About The Book

Psychoacoustics: Perception of Normal and Impaired Hearing with Audiology Applications provides an overview of the field of psychoacoustics, with a primary focus on auditory perception. The influence of hearing loss on these general auditory abilities is discussed in every chapter. Components of the book also include the role of psychoacoustics in audiological assessment and treatment. Psychoacoustics is ideal for graduate students in audiology who intend on having a clinical career and need an understanding of both normal and impaired auditory perception. It is intended to give students sufficient information to understand how the ear achieves auditory perception, what the capabilities of the ear are, and how hearing loss influences that perception. It also provides students with a foundation for further study in the area and to apply psychoacoustic principles to diagnostic audiology and audiological rehabilitation.

Each chapter presents self-contained information related to the acoustics, physiology, and methodologies as they apply to the topic being discussed. Chapters include the following: introduction, relevant acoustics, important physiological studies, perception by normal-hearing listeners, and perception by listeners who have sensorineural hearing loss. The final chapter discusses clinical implications of deficits in perceptual abilities by listeners with sensorineural hearing loss. Because psychoacoustics is intimately integrated into clinical audiology, this chapter also includes a discussion of many of the clinical tests and practices that have evolved directly from psychoacoustic experimentation.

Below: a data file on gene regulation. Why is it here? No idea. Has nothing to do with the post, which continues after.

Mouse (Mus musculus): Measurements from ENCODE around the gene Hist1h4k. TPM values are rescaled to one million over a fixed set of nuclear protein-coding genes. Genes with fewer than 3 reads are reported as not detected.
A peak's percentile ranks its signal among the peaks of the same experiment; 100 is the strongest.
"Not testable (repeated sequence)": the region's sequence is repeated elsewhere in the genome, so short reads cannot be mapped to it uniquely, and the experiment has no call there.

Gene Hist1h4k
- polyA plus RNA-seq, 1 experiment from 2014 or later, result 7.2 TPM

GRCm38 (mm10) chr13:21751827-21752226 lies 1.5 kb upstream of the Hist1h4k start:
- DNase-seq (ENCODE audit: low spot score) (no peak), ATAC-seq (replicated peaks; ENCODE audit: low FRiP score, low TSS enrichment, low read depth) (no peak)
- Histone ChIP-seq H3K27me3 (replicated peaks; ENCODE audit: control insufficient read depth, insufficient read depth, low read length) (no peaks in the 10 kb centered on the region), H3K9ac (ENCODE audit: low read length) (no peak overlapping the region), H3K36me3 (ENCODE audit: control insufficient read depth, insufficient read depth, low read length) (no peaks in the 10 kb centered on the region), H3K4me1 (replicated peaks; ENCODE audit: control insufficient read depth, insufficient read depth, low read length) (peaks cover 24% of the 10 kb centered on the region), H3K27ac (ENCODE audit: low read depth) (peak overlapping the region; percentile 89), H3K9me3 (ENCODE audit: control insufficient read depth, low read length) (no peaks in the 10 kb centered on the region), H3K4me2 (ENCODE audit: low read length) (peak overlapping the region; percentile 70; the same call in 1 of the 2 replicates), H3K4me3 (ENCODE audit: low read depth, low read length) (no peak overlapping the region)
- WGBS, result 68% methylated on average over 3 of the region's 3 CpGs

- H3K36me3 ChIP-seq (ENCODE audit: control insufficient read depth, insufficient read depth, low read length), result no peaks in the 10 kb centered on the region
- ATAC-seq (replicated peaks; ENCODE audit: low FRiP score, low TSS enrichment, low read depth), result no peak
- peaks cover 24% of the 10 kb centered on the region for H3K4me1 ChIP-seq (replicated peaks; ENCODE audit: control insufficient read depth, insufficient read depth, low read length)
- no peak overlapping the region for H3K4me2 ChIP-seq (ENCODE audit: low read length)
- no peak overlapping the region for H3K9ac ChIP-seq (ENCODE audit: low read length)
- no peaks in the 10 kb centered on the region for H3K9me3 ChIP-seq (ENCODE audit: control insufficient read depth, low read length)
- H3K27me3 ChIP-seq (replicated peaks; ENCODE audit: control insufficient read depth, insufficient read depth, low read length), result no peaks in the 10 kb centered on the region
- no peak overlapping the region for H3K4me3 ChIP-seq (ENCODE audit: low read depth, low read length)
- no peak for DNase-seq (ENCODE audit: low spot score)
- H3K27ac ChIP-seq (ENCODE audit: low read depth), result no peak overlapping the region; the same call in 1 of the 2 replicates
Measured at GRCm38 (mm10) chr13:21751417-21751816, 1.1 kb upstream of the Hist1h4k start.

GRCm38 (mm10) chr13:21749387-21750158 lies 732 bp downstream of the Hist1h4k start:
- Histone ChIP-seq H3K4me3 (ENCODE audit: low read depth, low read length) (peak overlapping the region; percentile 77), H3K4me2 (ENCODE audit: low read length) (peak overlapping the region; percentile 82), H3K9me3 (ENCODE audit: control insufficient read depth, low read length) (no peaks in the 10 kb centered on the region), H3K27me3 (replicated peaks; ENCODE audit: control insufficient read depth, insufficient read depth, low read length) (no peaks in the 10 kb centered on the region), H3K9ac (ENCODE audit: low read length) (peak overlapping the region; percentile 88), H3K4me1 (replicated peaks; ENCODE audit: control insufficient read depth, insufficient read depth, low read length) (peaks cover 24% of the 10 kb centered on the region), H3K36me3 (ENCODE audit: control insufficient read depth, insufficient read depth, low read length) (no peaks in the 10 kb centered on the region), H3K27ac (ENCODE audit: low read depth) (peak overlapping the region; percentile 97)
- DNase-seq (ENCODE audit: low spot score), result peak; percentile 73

Key Features

  • Learning objectives and summaries begin and end each chapter to convey the goals of the text and review student comprehension.
  • Each chapter contains exercises designed to develop critical thinking about psychoacoustics.
  • The text emphasizes applied learning for more effective and efficient learning of the material.
  • A PluralPlus companion website contains PowerPoint lecture slides, and lab exercises and demonstrations so that students may develop their understanding of psychoacoustic topics and instructors can facilitate that learning.

About The Author

Jennifer J. Lentz, PhD received a BS in Biomedical Engineering in 1993 from the University of Iowa and an MS (1996) and PhD (1998) from the University of Pennsylvania in Bioengineering. Her dissertation research involved applying psychoacoustic and modeling techniques to normal auditory perception. She then completed her postdoctoral training at Walter Reed Army Medical Center, where she evaluated auditory perception in listeners with sensorineural hearing loss. In 2002, she began at Indiana University, where she is now a professor and the department chair. She has published numerous articles on the perceptual consequences of sensorineural hearing loss and is currently an editor for the Journal of Speech, Language, and Hearing Research and an associate editor for the Journal of the Acoustical Society of America. In 2014, the Acoustical Society of America elected her to fellow of the society “for contributions on hearing loss and the perception of complex sound.”

Table Of Contents

Chapter 1. History
Chapter 2. Estimating Threshold in Quiet
Chapter 3. Estimating Thresholds in Noise (Masking)
Chapter 4. Loudness and the Perception of Intensity
Chapter 5. Temporal Processing
Chapter 6. Pitch Perception
Chapter 7. Hearing with Two Ears
Chapter 8. Clinical Implications


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